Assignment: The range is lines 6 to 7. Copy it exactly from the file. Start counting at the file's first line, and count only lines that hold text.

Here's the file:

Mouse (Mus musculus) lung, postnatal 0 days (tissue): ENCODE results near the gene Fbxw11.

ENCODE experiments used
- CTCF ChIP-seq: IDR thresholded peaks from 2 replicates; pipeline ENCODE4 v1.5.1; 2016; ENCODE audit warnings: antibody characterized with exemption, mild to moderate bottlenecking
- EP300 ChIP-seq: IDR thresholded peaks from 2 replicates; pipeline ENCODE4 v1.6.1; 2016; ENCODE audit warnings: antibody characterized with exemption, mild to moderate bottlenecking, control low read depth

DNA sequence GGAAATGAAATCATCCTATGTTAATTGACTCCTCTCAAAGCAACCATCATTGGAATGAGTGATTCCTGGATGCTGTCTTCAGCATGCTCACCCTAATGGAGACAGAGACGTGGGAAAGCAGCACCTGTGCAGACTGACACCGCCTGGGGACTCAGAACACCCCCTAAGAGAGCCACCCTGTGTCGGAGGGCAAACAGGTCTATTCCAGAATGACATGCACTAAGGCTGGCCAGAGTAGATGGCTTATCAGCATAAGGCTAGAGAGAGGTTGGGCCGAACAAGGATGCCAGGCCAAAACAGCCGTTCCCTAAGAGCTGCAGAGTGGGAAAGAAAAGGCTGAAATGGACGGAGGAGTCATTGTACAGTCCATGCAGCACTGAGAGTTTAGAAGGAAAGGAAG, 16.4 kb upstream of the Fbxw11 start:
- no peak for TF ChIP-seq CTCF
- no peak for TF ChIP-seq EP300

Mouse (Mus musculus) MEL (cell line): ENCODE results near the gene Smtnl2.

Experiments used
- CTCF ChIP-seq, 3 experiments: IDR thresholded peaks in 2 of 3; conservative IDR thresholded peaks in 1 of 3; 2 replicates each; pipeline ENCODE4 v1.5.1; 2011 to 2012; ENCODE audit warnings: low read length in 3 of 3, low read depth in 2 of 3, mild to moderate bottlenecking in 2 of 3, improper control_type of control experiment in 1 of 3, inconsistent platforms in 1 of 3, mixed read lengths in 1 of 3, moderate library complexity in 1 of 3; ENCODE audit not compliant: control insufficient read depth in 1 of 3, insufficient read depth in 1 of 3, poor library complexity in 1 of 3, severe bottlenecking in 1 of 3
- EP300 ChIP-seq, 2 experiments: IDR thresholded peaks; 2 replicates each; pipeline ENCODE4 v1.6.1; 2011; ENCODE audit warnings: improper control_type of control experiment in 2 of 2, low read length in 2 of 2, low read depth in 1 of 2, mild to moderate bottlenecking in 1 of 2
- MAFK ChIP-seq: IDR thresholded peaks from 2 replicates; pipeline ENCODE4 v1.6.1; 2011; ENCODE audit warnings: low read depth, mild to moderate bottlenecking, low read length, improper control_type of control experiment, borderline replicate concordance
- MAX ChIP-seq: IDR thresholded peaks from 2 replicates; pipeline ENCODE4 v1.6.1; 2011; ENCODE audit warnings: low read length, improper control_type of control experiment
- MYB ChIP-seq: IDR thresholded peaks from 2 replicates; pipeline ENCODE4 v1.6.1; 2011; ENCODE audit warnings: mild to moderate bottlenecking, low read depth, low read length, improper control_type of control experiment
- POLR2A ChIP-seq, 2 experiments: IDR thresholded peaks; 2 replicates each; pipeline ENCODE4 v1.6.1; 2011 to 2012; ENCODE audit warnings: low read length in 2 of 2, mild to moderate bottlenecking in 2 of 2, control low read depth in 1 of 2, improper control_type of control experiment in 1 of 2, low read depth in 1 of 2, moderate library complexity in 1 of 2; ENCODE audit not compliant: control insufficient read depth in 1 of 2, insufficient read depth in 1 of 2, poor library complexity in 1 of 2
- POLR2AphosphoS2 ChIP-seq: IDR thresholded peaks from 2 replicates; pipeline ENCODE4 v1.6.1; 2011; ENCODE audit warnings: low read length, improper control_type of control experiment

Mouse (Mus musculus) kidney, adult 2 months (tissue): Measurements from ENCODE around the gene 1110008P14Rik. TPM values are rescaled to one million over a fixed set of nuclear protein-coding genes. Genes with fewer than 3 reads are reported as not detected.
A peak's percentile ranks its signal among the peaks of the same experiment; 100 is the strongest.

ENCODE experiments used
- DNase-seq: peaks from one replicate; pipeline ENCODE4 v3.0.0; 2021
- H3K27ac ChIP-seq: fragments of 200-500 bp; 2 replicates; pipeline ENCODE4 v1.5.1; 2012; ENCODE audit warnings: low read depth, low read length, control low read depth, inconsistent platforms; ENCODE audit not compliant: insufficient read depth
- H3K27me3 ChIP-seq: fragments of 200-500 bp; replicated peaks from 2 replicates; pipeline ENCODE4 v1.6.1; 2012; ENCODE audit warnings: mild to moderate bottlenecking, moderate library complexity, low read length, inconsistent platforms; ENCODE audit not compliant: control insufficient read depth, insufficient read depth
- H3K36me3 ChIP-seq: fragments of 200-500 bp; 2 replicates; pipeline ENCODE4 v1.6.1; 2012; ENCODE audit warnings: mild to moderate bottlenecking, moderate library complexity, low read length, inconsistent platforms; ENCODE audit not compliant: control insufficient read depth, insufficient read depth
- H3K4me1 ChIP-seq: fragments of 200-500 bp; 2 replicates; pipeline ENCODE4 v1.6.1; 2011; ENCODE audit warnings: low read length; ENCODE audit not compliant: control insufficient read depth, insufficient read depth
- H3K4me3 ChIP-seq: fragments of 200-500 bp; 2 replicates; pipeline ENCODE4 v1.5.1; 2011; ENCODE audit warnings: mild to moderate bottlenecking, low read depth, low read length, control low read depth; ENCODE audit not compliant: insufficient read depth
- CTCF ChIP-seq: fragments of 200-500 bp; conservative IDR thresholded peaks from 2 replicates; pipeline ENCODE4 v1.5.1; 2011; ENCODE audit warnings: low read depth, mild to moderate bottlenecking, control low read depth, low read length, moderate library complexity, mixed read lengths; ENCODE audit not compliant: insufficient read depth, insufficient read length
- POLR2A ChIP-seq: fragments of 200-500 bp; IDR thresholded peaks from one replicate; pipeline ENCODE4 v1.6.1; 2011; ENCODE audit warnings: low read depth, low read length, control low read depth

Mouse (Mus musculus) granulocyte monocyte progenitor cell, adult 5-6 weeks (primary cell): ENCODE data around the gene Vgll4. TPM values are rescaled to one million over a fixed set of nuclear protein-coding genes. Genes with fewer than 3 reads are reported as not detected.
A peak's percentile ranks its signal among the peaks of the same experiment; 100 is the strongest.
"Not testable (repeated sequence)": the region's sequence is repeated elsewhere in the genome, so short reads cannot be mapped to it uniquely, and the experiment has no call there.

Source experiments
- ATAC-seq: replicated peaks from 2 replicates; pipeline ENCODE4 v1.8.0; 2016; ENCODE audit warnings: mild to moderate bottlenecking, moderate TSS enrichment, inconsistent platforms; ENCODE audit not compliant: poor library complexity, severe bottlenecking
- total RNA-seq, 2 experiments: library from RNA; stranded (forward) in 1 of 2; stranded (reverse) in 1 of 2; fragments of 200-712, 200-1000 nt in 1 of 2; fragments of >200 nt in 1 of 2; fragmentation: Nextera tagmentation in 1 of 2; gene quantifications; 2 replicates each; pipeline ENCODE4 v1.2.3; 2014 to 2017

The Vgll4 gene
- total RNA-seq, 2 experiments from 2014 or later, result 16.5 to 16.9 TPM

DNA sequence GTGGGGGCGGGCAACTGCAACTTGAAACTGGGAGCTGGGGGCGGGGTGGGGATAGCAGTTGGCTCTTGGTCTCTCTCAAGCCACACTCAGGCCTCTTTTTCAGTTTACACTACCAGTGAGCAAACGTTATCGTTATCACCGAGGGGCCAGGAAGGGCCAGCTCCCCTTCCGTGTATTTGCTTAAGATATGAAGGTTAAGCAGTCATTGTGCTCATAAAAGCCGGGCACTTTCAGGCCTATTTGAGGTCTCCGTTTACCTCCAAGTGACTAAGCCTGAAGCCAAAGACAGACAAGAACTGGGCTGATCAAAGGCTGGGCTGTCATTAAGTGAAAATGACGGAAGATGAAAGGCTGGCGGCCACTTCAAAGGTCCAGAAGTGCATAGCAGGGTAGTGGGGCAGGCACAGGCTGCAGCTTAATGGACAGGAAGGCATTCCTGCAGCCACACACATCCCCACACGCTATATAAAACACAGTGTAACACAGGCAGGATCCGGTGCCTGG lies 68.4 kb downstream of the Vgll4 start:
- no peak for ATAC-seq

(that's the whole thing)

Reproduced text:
- no peak for TF ChIP-seq CTCF
- no peak for TF ChIP-seq EP300